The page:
Getting rid of food waste can be a dirty business. Bagged food waste is messy and potentially smelly, and when the garbage truck collects your trash, it becomes another item clogging our landfills. So what can we do about it?
The answer is to get a garbage disposal installed in your kitchen. They are fantastic aides when it comes to food disposal, but it is important to note that there are limitations as to what the machine can handle. This article offers a basic user’s guide for a garbage disposal so that you can treat yours well and enjoy a hassle-free disposal unit for years to come.
What is a Garbage Disposal?
A garbage disposal is a small electric grinding unit that fits the underside of the drainage hole in your sink. It has sharp blades that shred the waste that you feed into the drain hole, breaking down the food into tiny pieces. An impeller arm then forces the macerated food waste down the drain, along with the water. There are two types of garbage disposal typically used in U.S. kitchens: continuous-feed garbage disposals, which operate automatically when water flows into the unit; and batch-feed garbage disposals that work by turning a switch when the disposal chamber is full.
You can link your dishwasher to the garbage disposal so that the food particles that drain away get macerated into smaller morsels that the drainage system can manage efficiently. As a result, garbage disposals stop the need to throw food waste in the trash, and they also boost kitchen hygiene by preventing the build-up of odors in your trash can.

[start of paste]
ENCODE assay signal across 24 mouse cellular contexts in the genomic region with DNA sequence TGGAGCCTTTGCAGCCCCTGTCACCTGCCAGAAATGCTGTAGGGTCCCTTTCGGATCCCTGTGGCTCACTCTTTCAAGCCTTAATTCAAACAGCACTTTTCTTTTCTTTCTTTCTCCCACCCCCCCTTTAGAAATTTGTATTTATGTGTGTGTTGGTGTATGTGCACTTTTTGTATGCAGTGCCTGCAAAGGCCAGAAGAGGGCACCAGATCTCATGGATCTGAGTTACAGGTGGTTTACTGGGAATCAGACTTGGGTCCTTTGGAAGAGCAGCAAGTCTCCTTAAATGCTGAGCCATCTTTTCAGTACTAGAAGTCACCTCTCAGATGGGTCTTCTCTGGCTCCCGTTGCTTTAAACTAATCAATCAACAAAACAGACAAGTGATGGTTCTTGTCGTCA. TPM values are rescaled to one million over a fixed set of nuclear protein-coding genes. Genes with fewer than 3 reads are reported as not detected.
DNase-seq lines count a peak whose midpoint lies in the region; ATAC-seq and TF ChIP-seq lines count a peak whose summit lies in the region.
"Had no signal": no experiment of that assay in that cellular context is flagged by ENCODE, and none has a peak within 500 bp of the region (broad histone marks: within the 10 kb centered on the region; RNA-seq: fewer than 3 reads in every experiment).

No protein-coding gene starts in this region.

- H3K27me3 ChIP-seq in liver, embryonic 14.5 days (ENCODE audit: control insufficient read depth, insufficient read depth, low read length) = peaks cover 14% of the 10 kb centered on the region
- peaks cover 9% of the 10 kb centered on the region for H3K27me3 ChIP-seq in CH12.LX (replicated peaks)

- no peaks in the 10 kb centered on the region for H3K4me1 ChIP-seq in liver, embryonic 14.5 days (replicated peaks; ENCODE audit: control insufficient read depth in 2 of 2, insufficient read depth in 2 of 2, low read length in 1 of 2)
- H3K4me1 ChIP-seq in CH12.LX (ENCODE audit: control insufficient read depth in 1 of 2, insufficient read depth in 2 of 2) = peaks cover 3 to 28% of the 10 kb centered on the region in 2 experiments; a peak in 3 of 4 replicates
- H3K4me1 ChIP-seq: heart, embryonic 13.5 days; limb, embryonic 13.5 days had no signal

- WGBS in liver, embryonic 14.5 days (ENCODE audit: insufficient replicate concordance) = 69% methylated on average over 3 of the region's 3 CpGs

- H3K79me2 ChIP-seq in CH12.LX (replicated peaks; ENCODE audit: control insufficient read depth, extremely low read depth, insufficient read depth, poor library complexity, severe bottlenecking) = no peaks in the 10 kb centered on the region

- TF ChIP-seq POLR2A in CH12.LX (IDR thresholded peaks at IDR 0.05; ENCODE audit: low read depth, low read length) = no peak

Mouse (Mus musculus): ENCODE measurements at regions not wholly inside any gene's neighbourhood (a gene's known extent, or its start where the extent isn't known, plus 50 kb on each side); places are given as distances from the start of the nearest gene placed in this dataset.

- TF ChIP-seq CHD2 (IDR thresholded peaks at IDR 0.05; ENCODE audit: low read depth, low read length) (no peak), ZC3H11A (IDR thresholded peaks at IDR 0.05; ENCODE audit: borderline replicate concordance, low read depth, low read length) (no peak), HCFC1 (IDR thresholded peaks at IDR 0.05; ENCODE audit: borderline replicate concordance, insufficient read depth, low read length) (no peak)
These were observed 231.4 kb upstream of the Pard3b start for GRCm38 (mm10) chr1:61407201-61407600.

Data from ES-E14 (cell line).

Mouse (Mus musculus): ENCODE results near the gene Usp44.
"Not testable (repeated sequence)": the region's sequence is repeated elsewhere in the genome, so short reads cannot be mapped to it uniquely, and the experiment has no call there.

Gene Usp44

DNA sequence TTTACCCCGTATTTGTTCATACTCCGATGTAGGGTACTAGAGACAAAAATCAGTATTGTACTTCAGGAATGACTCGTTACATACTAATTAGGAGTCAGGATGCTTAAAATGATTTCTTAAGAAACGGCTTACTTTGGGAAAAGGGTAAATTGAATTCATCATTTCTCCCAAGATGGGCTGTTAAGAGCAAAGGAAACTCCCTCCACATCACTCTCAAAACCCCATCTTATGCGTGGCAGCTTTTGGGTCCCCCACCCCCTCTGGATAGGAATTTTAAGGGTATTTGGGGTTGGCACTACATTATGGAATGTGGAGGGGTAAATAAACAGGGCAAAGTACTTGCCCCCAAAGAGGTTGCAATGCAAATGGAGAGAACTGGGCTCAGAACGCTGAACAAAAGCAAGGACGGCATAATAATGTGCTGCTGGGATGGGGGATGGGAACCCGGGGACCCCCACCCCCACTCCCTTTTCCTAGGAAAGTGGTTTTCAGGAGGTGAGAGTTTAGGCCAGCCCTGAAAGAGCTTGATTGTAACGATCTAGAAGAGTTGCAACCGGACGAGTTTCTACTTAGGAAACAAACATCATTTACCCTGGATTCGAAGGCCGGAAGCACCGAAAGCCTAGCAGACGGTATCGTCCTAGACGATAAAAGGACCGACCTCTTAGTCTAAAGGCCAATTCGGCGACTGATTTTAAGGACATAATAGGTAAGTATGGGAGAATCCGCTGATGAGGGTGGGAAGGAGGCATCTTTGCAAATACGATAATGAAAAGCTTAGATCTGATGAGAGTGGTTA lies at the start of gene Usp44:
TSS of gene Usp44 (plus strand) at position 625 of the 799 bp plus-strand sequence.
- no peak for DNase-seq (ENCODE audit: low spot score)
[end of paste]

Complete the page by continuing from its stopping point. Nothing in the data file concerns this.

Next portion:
How to Use a Garbage Disposal
Both continuous-feed and batch-feed garbage disposals work relatively the same way. The remainder of this article focuses on the continuous-feed kind to look at the way it gets used and to talk about at a few rules that you need to follow when using the unit. The last thing we want is for your garbage disposal to get clogged because you didn't realize that some things are just plain bad for the disposal unit.
First, we want to emphasize the need to treat the garbage disposal with respect and take appropriate safety precautions. This little unit is powerful! Never put your hands in the unit while it is operating, for example, as the grinding blades can cause serious injury. Should the disposal get clogged, always cut the power before attempting to shift the blockage. Also wear protective gloves, because those blades are sharp. Second, never let a child operate the garbage disposal.
Having covered these basic safety concerns, let's move on to the ways one can use the garbage disposal along with some good practices, which will prolong the life of your unit and keep it working faultlessly for years.
• Keep the Garbage Disposal Clean
A clean garbage disposal will work efficiently for many years. Food waste can coat the blades and, over time, they stop working. Also, the type of food waste you toss into the garbage disposal matters as well. Fat and other greases, for instance, can solidify in the garbage disposal and block the blades. It's advisable to let the disposal unit run after use, helping to dislodge any morsels that haven't drained away with the rest of the waste. Use a little washing liquid to help ease out any stubborn bits, and always keep a healthy flow of cold water.
• Ice works
Ice is good at cleaning your garbage disposal. A couple of cubes tossed in with the water work well at scouring the walls and chamber, as well as the blades. Once the unit breaks down the ice into smaller bits, it is brilliant at getting to the hard to reach areas of the disposal unit.
• Use Cold Water